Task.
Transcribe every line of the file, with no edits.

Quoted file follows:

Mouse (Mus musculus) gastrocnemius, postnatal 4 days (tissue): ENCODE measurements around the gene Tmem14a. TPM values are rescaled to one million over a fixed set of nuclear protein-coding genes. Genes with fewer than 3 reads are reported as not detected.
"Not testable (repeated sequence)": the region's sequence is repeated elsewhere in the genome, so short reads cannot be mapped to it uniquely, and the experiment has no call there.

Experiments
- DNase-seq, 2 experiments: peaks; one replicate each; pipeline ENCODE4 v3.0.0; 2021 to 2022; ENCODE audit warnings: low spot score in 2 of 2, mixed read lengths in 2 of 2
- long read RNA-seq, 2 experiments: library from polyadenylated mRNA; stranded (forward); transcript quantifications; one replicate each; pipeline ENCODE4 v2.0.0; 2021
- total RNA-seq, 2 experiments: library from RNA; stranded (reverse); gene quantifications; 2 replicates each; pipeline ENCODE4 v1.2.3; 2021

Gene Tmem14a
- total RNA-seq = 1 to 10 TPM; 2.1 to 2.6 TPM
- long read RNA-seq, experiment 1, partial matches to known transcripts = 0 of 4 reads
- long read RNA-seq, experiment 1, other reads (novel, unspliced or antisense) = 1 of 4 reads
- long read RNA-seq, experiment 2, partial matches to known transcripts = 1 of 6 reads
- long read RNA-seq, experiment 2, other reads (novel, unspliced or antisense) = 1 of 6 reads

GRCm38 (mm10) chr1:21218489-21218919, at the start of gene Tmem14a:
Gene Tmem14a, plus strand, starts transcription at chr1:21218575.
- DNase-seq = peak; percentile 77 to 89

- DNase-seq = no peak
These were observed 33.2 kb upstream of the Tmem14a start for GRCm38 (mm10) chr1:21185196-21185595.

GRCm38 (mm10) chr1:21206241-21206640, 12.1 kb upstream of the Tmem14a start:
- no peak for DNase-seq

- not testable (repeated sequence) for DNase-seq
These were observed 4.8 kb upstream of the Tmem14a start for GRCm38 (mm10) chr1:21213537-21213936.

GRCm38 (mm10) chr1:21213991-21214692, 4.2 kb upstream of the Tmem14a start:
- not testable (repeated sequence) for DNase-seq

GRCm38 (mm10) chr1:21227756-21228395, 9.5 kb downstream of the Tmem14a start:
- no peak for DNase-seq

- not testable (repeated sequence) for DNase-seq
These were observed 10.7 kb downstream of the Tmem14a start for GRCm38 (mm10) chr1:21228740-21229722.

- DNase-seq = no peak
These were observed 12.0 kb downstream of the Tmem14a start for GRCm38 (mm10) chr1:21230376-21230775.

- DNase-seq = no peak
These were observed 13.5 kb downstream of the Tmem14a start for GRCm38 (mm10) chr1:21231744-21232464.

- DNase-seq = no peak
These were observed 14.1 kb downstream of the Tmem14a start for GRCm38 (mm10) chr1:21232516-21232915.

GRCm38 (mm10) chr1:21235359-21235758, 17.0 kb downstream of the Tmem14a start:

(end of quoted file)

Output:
Mouse (Mus musculus) gastrocnemius, postnatal 4 days (tissue): ENCODE measurements around the gene Tmem14a. TPM values are rescaled to one million over a fixed set of nuclear protein-coding genes. Genes with fewer than 3 reads are reported as not detected.
"Not testable (repeated sequence)": the region's sequence is repeated elsewhere in the genome, so short reads cannot be mapped to it uniquely, and the experiment has no call there.

Experiments
- DNase-seq, 2 experiments: peaks; one replicate each; pipeline ENCODE4 v3.0.0; 2021 to 2022; ENCODE audit warnings: low spot score in 2 of 2, mixed read lengths in 2 of 2
- long read RNA-seq, 2 experiments: library from polyadenylated mRNA; stranded (forward); transcript quantifications; one replicate each; pipeline ENCODE4 v2.0.0; 2021
- total RNA-seq, 2 experiments: library from RNA; stranded (reverse); gene quantifications; 2 replicates each; pipeline ENCODE4 v1.2.3; 2021

Gene Tmem14a
- total RNA-seq = 1 to 10 TPM; 2.1 to 2.6 TPM
- long read RNA-seq, experiment 1, partial matches to known transcripts = 0 of 4 reads
- long read RNA-seq, experiment 1, other reads (novel, unspliced or antisense) = 1 of 4 reads
- long read RNA-seq, experiment 2, partial matches to known transcripts = 1 of 6 reads
- long read RNA-seq, experiment 2, other reads (novel, unspliced or antisense) = 1 of 6 reads

GRCm38 (mm10) chr1:21218489-21218919, at the start of gene Tmem14a:
Gene Tmem14a, plus strand, starts transcription at chr1:21218575.
- DNase-seq = peak; percentile 77 to 89

- DNase-seq = no peak
These were observed 33.2 kb upstream of the Tmem14a start for GRCm38 (mm10) chr1:21185196-21185595.

GRCm38 (mm10) chr1:21206241-21206640, 12.1 kb upstream of the Tmem14a start:
- no peak for DNase-seq

- not testable (repeated sequence) for DNase-seq
These were observed 4.8 kb upstream of the Tmem14a start for GRCm38 (mm10) chr1:21213537-21213936.

GRCm38 (mm10) chr1:21213991-21214692, 4.2 kb upstream of the Tmem14a start:
- not testable (repeated sequence) for DNase-seq

GRCm38 (mm10) chr1:21227756-21228395, 9.5 kb downstream of the Tmem14a start:
- no peak for DNase-seq

- not testable (repeated sequence) for DNase-seq
These were observed 10.7 kb downstream of the Tmem14a start for GRCm38 (mm10) chr1:21228740-21229722.

- DNase-seq = no peak
These were observed 12.0 kb downstream of the Tmem14a start for GRCm38 (mm10) chr1:21230376-21230775.

- DNase-seq = no peak
These were observed 13.5 kb downstream of the Tmem14a start for GRCm38 (mm10) chr1:21231744-21232464.

- DNase-seq = no peak
These were observed 14.1 kb downstream of the Tmem14a start for GRCm38 (mm10) chr1:21232516-21232915.

GRCm38 (mm10) chr1:21235359-21235758, 17.0 kb downstream of the Tmem14a start: